Have you ever thought about making your own cheese? Easier just to run down to a great cheese store like Murray’s right? True, but don’t you wonder how easy/hard it really is? For the Accidental Locavaore it was a natural spin-off after making my own yogurt . In New York, most cheesemaking classes are just making mozzarella or ricotta, however I wanted to get into something more complex. Murray’s finally offered a Cheesemaking 101 class so I went down to check it out. All the classes there are small and you’re always guaranteed excellent cheese to taste (not to mention the run of the store to buy whatever after class) and this was no exception. I had thought it was going to be hands-on, DIY cheese, however it turned out to be a lecture on what goes into cheesemaking. Interesting but ultimately disappointing as I was prepared to start turning milk into much better stuff.
A lot of simple, fresh cheeses are pretty easy to make. As with yogurt, it’s just a matter of heating milk to a certain point and adding some sort of starter. Then you need to suspend the belief that any milk left out on the counter overnight will kill you, it won’t. After that it’s all about separating the curds and whey, letting the curds drain and come together and voila, cheese! Sascha, our instructor, passed around a lovely fresh goat cheese she had made the night before and was working on a ricotta that wouldn’t come together for some reason. We also got to be the first to taste Kinderhook Creek, the newest cheese from Old Chatham Sheepherding Company. You might know their Camembert (delicious) or their blue cheese (also wonderful), this was a mellow semi-soft cheese. Although Murray’s had aged it in their cave I thought it could have been a little riper to give it a little more pronounced flavor. Fussy, huh?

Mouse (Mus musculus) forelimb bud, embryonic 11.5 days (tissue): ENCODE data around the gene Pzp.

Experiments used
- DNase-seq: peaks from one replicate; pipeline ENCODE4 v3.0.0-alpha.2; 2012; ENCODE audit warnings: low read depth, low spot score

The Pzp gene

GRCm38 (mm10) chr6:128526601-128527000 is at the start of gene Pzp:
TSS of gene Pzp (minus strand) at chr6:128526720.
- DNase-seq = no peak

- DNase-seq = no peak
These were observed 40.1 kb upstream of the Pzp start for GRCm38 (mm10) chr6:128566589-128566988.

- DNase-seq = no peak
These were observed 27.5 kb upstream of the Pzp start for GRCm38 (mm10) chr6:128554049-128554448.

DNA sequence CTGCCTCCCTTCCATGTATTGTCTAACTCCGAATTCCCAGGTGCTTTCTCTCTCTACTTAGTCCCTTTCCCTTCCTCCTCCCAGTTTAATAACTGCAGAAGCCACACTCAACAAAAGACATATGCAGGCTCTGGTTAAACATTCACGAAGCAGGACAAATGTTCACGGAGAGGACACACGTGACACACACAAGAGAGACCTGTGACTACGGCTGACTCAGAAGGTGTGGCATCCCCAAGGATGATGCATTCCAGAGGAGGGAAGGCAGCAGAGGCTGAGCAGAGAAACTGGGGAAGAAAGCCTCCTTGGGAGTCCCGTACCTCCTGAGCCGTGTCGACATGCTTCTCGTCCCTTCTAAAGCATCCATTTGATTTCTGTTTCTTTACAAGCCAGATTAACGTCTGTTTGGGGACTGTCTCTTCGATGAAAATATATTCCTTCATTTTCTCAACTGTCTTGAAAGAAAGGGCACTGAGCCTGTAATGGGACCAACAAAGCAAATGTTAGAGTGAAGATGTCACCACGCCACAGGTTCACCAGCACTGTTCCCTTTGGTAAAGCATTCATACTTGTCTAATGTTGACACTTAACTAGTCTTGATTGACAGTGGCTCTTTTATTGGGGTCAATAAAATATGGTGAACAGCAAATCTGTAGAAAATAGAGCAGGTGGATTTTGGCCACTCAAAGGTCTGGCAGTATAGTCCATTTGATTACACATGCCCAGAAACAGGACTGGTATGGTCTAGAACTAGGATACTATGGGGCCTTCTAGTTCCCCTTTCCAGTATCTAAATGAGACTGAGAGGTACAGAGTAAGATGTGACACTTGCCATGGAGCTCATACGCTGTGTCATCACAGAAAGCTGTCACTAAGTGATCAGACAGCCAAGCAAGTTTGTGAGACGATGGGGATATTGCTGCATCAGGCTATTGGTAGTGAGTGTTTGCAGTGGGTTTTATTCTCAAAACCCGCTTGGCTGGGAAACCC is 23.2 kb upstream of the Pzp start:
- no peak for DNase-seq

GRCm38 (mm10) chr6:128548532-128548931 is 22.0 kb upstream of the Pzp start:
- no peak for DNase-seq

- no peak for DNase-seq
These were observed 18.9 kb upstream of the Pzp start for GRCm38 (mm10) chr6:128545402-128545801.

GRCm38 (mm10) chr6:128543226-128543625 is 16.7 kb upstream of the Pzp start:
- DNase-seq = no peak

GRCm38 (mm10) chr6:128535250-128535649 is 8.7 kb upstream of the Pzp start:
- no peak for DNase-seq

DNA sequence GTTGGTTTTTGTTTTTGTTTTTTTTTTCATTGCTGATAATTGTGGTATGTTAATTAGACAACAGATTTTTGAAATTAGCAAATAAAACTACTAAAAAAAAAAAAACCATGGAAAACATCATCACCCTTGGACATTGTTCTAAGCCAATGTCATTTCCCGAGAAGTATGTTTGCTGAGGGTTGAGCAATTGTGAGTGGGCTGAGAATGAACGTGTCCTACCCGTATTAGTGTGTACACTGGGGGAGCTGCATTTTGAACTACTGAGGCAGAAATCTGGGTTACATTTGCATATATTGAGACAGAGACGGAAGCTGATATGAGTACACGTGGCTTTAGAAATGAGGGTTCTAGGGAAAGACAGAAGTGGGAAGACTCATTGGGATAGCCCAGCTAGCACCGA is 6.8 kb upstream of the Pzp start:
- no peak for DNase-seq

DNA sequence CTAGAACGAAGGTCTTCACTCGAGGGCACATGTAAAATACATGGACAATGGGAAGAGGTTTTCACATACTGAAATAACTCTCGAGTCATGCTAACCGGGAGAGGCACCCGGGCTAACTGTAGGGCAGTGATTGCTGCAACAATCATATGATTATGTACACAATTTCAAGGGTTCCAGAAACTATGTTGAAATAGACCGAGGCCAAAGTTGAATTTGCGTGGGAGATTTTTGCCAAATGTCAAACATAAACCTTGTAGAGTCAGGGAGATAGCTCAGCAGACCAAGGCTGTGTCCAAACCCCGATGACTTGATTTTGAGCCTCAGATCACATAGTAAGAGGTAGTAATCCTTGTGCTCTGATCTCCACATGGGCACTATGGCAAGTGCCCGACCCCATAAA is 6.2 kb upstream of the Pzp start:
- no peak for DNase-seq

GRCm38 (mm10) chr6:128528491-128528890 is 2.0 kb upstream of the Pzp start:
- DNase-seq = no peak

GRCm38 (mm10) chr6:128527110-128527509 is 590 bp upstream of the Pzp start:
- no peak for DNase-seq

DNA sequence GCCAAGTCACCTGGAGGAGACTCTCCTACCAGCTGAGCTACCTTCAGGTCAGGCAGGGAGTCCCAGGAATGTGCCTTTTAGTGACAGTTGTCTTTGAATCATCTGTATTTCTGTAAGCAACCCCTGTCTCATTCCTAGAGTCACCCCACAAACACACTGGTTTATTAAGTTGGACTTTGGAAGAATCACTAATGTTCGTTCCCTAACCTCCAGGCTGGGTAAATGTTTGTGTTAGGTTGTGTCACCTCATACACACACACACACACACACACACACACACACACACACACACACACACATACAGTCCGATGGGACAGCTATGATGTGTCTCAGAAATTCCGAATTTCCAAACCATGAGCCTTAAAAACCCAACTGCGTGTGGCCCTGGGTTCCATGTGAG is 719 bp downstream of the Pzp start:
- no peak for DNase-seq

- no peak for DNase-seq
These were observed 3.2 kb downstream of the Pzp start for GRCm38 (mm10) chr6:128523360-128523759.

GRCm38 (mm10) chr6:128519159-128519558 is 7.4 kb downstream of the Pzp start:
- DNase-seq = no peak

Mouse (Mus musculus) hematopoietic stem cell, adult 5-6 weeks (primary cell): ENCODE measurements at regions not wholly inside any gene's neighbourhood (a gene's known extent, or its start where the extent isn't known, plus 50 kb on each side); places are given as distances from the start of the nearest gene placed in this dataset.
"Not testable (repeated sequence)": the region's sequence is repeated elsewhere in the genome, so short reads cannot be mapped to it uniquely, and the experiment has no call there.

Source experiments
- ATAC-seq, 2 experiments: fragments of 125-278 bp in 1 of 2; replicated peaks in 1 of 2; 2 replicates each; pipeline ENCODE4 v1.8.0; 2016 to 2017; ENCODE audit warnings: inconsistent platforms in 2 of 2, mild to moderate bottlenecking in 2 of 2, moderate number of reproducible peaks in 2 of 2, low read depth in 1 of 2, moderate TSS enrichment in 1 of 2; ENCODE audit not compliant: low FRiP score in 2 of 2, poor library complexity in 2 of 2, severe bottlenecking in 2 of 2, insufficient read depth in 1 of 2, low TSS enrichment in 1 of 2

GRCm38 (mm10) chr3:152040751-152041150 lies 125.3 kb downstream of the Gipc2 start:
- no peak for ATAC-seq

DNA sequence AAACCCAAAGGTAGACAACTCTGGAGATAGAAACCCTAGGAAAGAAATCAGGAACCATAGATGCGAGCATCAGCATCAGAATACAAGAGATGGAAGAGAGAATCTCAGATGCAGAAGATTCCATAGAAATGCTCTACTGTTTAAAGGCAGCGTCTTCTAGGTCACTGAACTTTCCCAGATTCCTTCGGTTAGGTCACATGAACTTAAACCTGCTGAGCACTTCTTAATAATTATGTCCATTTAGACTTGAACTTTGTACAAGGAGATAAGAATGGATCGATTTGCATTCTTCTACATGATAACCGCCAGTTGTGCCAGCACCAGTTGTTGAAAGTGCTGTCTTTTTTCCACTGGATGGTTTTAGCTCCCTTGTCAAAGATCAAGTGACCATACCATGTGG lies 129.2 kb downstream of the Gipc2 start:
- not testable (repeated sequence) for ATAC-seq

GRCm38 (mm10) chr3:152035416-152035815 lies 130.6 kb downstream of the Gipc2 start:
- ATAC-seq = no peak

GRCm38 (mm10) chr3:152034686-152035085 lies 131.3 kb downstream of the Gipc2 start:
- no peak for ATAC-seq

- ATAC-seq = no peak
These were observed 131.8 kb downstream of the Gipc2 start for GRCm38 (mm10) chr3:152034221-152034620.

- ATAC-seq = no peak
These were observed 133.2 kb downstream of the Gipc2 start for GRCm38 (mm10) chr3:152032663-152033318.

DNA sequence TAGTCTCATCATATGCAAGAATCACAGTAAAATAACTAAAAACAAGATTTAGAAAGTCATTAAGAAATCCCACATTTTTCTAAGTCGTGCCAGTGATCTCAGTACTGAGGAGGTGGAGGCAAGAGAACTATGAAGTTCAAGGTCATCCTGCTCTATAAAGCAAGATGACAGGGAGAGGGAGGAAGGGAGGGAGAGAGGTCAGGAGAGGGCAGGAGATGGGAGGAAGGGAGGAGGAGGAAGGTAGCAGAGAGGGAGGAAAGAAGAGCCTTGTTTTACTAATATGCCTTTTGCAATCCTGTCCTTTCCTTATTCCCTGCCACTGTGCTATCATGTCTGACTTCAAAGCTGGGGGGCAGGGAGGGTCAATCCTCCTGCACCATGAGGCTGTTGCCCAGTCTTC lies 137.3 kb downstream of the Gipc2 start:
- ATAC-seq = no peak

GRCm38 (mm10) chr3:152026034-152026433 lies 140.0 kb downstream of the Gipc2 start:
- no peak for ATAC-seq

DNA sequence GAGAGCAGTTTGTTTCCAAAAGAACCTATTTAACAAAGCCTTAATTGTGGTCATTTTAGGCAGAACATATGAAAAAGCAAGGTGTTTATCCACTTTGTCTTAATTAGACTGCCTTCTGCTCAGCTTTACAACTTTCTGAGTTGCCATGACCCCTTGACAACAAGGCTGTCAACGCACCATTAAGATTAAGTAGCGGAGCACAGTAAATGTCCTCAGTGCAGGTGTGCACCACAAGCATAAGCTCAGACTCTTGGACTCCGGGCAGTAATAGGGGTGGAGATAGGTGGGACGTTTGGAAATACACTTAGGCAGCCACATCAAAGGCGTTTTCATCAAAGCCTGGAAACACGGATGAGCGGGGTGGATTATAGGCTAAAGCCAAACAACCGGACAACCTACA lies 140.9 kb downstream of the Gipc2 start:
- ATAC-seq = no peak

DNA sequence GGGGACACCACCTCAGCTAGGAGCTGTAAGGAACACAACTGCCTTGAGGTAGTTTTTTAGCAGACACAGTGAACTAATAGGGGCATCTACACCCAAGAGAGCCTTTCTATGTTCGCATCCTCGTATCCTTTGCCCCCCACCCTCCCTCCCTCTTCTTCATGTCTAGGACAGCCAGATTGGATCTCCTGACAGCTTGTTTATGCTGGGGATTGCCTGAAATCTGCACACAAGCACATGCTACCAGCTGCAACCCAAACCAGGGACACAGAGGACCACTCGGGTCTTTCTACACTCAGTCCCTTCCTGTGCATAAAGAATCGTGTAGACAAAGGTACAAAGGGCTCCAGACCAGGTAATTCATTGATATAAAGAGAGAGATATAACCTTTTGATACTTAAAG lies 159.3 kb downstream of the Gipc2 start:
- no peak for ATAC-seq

So what’s up with the crème frâiche? If you’ve ever wondered what to do with leftover buttermilk, crème frâiche is the answer. Mix 2 tablespoons of buttermilk with a cup of heavy (whipping) cream in a glass container. Cover and let it stand at room temperature for 8-24 hours (this is what I meant about suspending belief) until very thick. It will keep (and get a bit thicker) in the refrigerator for up to 10 days. Serve and enjoy.